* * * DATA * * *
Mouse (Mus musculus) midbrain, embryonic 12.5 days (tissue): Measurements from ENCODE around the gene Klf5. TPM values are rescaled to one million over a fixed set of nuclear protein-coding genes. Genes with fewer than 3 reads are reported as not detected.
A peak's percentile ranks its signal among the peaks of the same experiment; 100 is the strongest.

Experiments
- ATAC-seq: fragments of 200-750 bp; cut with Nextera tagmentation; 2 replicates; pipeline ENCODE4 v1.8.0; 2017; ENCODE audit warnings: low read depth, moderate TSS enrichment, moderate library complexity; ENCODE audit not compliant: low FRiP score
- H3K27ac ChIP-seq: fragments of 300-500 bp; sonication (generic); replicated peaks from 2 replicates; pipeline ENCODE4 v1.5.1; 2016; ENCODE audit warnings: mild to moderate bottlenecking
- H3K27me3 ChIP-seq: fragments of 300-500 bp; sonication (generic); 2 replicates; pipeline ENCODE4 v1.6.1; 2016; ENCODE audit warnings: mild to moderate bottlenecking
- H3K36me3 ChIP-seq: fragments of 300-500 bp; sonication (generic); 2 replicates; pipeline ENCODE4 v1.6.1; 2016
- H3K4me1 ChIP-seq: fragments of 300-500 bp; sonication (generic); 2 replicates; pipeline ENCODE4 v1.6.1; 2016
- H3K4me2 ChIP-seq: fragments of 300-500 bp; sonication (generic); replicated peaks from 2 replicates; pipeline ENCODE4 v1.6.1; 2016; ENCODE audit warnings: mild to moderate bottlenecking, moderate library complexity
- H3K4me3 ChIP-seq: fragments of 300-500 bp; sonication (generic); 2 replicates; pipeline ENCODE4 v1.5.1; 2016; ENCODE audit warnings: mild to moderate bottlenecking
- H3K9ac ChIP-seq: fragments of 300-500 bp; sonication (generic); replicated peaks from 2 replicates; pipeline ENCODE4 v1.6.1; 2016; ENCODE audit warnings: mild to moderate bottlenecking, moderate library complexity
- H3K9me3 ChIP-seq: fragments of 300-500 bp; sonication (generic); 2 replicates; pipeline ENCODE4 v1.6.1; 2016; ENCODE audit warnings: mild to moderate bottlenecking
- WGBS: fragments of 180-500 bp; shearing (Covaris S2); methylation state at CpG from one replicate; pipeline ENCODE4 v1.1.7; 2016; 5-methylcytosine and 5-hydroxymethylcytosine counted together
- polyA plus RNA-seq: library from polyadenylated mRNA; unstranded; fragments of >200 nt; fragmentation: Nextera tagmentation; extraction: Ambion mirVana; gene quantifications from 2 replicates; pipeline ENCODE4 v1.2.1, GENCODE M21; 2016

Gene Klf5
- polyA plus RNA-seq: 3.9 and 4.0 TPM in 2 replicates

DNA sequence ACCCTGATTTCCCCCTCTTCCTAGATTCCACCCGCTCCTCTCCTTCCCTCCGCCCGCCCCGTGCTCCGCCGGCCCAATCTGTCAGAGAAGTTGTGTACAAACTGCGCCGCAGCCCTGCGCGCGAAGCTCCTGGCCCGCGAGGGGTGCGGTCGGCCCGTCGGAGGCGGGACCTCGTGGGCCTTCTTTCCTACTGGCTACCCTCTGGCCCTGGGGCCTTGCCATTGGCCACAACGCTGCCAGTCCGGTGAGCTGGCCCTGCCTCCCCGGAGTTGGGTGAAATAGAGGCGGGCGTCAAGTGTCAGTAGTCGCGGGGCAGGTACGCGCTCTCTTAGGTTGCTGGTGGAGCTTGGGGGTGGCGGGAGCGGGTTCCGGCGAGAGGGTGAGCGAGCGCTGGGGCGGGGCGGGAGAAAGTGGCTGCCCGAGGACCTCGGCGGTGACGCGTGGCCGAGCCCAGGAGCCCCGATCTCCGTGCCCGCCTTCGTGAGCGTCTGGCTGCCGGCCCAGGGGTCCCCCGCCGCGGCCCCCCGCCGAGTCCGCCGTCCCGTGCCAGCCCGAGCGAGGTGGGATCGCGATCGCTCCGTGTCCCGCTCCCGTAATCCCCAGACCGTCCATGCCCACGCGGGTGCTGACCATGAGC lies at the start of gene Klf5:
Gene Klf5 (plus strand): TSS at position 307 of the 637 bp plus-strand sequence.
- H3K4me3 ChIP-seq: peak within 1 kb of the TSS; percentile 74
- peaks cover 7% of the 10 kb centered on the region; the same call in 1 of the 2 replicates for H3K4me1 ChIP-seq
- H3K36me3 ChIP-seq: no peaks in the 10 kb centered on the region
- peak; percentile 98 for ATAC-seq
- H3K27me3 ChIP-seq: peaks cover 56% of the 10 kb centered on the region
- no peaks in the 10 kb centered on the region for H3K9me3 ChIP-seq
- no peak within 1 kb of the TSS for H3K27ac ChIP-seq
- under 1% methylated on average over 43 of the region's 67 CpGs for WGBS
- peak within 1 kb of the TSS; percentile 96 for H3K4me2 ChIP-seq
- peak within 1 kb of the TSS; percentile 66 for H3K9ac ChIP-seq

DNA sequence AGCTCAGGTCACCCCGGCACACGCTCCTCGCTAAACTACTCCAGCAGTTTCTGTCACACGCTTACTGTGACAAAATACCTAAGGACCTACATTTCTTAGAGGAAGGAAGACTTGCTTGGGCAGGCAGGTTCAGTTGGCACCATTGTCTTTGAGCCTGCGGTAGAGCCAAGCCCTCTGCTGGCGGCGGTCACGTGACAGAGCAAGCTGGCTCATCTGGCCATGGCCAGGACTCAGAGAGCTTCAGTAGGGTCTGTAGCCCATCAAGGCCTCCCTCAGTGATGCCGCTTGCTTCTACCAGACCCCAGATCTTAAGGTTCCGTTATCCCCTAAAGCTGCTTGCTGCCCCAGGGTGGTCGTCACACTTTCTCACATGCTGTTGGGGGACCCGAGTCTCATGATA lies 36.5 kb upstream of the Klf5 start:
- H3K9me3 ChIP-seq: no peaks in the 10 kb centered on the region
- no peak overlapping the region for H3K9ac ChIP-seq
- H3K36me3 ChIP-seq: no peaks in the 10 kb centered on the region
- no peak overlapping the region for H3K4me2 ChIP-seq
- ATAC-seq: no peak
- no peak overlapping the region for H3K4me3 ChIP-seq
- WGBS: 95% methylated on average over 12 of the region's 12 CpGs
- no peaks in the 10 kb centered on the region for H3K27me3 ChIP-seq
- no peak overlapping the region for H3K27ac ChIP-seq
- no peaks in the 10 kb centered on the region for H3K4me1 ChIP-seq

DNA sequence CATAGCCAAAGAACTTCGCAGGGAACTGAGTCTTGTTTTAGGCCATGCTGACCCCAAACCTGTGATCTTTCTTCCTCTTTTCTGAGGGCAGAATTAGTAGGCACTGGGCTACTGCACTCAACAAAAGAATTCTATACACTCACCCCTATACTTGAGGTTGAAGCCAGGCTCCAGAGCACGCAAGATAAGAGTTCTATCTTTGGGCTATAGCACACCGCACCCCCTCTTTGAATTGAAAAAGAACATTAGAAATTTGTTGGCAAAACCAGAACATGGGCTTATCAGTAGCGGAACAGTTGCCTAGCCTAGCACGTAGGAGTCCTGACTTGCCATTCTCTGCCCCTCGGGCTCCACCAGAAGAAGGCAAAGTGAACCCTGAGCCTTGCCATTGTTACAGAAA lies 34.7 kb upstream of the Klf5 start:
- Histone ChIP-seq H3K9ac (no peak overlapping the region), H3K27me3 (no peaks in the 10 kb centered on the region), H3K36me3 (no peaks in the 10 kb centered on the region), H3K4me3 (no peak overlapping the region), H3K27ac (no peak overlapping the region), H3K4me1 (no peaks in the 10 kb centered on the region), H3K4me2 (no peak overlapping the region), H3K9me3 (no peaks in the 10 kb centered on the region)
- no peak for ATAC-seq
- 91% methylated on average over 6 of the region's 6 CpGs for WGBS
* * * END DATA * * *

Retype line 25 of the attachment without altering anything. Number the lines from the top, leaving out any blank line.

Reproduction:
- no peak within 1 kb of the TSS for H3K27ac ChIP-seq